The Philippines thwarts its upstream aims [NGW Magazine]
The Philippines has formally unveiled its offer to investors of petroleum service contracts (PSCs) covering 14 pre-determined blocks. By May, it should be possible to tell if the country’s bid for a fresh flow of dollars has been a success.
The energy minister Alfonso Cusi struck a cautious note however in an interview with NGW, saying late last year: “There are still crucial policy fixes that we need to work on, if we want to achieve success in this round of our petroleum contracting.”
About 18 companies had already sent letters of interest in submitting bids, he said, adding that they had a few questions regarding the government’s future energy policy that they required answering before they were ready to do so.
The new exploration and production (E&P) tenders are under what the current administration calls the Philippines conventional energy contracting program (PCECP). As well as the familiar use of pre-determined areas (PDAs) it also allows year-round submission of proposals on areas that the investors find of interest.
The PDAs comprise 14 service areas along six basins in various parts of the country – stretching over 73,576.66 km2 of both shallow and deep-water seismic and drilling prospects within East Palawan, Cagayan, West Luzon, Sulu Sea, Cotabato and Agusan-Davao basins.
The application period is for 180 days starting November 21, 2018 and investors can inspect the data package and application documents from the DOE with a non-refundable fee of peso 200,000 ($3,800). And for the ‘nominated areas’, investor-applicants can submit their preferred petroleum block/s to the DOE; with the nominating party initiating the required publication of its preferred area at its own expense. The application fee is also peso 200,000, but it will be subject to a 60-day challenge period -- wherein the challenger posts a fee of peso 1mn.
At least three policies are on the energy ministry’s list of documents that need to be amended. One is an executive order that will reinstate farm-in and farm-out deals in petroleum service contracts. A second is concerned with the politically sensitive issue of lifting the moratorium on petroleum exploration in the conflict areas within South China Sea (or the West Philippine Sea). A third is the resolution of the arbitration case relating to the tax claims against the Shell-operated Malampaya gas field project.
Cusi said these issues had to be settled if the country is to garner successful offers in its fresh round of petroleum contracting. He said: “We have at least six months leeway for those concerns that are within government control – such as the amendments to the executive order 556 and the lifting of the force majeure on the exploration moratorium.”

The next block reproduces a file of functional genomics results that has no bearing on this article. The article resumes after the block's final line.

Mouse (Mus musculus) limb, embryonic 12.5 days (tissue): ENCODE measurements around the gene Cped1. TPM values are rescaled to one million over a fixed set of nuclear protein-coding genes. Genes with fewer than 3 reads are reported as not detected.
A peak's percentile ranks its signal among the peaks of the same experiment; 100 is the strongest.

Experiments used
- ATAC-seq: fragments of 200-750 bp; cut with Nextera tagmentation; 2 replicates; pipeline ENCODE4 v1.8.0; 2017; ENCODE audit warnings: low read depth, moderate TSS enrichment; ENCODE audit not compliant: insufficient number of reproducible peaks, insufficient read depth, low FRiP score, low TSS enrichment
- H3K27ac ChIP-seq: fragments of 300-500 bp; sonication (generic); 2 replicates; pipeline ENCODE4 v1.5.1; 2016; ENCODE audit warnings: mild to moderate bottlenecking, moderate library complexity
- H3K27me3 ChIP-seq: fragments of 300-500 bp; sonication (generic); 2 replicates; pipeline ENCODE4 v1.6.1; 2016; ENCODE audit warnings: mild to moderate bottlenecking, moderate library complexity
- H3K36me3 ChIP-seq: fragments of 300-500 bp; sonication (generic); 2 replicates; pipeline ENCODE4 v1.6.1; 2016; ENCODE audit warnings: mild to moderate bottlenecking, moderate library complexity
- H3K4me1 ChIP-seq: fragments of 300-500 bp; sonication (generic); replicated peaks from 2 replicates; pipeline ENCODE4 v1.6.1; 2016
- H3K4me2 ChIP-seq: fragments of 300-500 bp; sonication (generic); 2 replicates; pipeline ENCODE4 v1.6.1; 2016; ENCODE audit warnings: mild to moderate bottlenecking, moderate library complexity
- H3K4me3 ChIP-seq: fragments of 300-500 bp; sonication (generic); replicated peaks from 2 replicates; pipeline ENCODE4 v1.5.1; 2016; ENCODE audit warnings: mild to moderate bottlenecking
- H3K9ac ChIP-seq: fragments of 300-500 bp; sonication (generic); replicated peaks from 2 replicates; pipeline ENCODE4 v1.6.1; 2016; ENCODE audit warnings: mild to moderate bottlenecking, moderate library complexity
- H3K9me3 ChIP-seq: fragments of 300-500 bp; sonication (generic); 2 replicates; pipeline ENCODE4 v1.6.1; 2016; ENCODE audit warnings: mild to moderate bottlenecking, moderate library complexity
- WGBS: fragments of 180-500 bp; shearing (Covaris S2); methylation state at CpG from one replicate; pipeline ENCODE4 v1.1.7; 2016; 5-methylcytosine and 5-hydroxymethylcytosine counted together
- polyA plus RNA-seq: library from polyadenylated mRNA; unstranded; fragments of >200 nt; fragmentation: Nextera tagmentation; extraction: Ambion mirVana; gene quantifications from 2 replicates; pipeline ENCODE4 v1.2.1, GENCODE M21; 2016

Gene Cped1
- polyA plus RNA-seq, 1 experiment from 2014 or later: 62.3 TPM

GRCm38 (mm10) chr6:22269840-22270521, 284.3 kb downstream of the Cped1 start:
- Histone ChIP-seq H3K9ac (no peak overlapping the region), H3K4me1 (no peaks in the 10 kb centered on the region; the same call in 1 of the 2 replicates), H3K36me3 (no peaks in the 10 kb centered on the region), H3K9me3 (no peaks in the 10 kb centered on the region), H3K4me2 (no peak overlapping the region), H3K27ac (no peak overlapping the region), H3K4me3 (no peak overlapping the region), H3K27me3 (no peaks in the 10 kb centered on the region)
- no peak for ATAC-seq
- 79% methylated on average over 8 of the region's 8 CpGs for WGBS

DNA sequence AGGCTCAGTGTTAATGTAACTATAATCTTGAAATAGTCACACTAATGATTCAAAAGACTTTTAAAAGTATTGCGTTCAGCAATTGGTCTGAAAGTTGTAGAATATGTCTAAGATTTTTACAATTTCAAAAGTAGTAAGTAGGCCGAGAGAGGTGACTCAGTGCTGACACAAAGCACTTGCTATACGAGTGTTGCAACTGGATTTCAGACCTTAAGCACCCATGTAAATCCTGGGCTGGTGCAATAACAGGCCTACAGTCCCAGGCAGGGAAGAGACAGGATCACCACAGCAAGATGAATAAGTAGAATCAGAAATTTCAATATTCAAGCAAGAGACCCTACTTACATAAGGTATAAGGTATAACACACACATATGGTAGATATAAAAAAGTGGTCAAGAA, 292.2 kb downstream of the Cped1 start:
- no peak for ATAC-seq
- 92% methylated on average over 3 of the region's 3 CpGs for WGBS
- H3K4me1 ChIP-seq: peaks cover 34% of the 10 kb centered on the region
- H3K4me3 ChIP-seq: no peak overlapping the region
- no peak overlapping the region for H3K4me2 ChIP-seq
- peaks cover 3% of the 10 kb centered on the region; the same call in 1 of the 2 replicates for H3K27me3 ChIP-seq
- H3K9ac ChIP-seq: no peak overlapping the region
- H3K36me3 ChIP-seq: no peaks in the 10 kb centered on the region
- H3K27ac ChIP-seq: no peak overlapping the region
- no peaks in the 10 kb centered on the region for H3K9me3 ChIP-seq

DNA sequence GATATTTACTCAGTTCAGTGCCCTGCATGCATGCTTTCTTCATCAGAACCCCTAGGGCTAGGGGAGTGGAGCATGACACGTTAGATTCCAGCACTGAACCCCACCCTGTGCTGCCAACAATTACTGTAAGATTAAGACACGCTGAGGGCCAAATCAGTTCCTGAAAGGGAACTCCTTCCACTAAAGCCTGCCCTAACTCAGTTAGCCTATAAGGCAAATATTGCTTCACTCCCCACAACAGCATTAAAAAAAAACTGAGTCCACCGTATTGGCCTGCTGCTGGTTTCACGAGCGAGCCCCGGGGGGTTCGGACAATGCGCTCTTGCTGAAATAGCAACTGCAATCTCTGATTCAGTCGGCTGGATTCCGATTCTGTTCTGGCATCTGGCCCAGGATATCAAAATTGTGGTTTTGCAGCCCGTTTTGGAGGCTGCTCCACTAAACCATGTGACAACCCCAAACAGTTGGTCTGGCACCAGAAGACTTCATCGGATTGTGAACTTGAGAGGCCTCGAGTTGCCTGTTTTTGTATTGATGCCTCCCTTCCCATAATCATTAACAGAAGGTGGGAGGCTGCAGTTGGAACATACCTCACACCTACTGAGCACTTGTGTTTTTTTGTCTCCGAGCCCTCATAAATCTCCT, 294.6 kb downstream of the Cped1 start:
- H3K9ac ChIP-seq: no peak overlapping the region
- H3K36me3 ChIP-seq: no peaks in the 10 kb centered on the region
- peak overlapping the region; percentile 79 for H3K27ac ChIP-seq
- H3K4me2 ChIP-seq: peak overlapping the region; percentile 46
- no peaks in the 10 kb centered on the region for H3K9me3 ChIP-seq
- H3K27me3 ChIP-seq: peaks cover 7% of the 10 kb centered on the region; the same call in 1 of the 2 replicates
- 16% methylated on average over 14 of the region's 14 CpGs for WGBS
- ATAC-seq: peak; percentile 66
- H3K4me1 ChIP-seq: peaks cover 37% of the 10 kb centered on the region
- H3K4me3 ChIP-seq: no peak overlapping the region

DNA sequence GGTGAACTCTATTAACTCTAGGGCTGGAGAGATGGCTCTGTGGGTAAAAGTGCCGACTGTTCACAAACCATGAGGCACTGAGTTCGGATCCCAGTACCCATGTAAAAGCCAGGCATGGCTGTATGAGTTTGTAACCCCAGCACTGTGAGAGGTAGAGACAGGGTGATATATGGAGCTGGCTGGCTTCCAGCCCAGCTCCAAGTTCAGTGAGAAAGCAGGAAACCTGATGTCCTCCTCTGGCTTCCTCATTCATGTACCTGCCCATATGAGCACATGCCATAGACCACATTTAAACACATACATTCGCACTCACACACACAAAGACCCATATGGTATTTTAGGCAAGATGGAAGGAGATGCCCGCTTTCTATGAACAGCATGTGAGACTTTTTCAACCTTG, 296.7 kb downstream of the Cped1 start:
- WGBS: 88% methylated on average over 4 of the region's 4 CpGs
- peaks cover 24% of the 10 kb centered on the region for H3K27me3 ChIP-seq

Executive Order 556 was issued in 2006 – during administration of Gloria Macapagal Arroyo – and that was a presidential fiat then requiring the conduct of bidding if a state-owned company like the Philippine National Oil Company – Exploration Corporation (PNOC) intended to appoint a partner or offloading interests (shareholdings) in its PSCs. By far, that’s a deviation from the conventional industry practice of farm-in and farm-out of interests in service contracts.
“That had been a barrier to investment entry especially for two service contracts – the one being eyed by CNOOC (China National Offshore Oil Corporation) in SC 57 and Spanish firm Repsol for SC 59 – so we have already forwarded the recommended EO amendments to the office of the president,” Cusi said.
He added: “We are hoping that the new EO will be signed soon because that will pave the way for exploration activities at service contracts 57 (in the northwest Palawan basin) and 59 (West Balabac block in southwest Palawan basin)…and that will also support other farm-in and farm-out activities eventually even in the new exploration blocks that we are offering.”
Regarding the lifting of the moratorium on exploration prohibition in the West Philippine Sea, Cusi is counting on a positive decision from the foreign affairs ministry and on the pledge made by the president, Rodrigo Duterte, to accede to the recent plea of PXP Energy Corporation for the moratorium to be finally lifted.
Once that is decided, PXP Energy, which is run by the Filipino business magnate Manuel Pangilinan may begin drilling activities at Service Contract 72. The block straddles Recto Bank offshore west of Palawan and is estimated to have resource potential that could match the commercial-scale gas discovery at Malampaya.
PXP Energy wants to work with its new upstream partners CNOOC and Dennison Holdings Corp, which is owned by Davao businessman and friend of Duterte, Dennis Uy.
The Philippine government is likewise pushing for the crafting of a joint legal framework that will govern seismic and exploration activities by Chinese and Filipino firms primarily in petroleum blocks straddling ‘conflict areas’ within the West Philippine Sea (WPS) or South China Sea.
A memorandum of understanding on this particular diplomatic concern was signed during the state visit by China’s president, Xi Jinping, in November 2018. But it was more perceived as a “lame document” because it just calls for a study of options on joint oil and gas exploration – nothing concrete on the steps that must be taken by both governments.
In December, Cusi formally wrote to his counterpart at China’s national energy administration, asking if the two sides could sit down and start negotiations on the proposed joint exploration framework. So far this request has gone unanswered.
Donato Marcos, undersecretary of the Philippine energy department, disclosed that they received close to 10 letters of intent on prospective applications for petroleum blocks within the West Philippine Sea, “but we opted not to process them until we can concretise [firm up] an agreement with China on joint exploration.”
Elsewhere, the Malampaya tax case is beyond the government’s control: the case has been heard by the supreme court but no decision made yet (see below).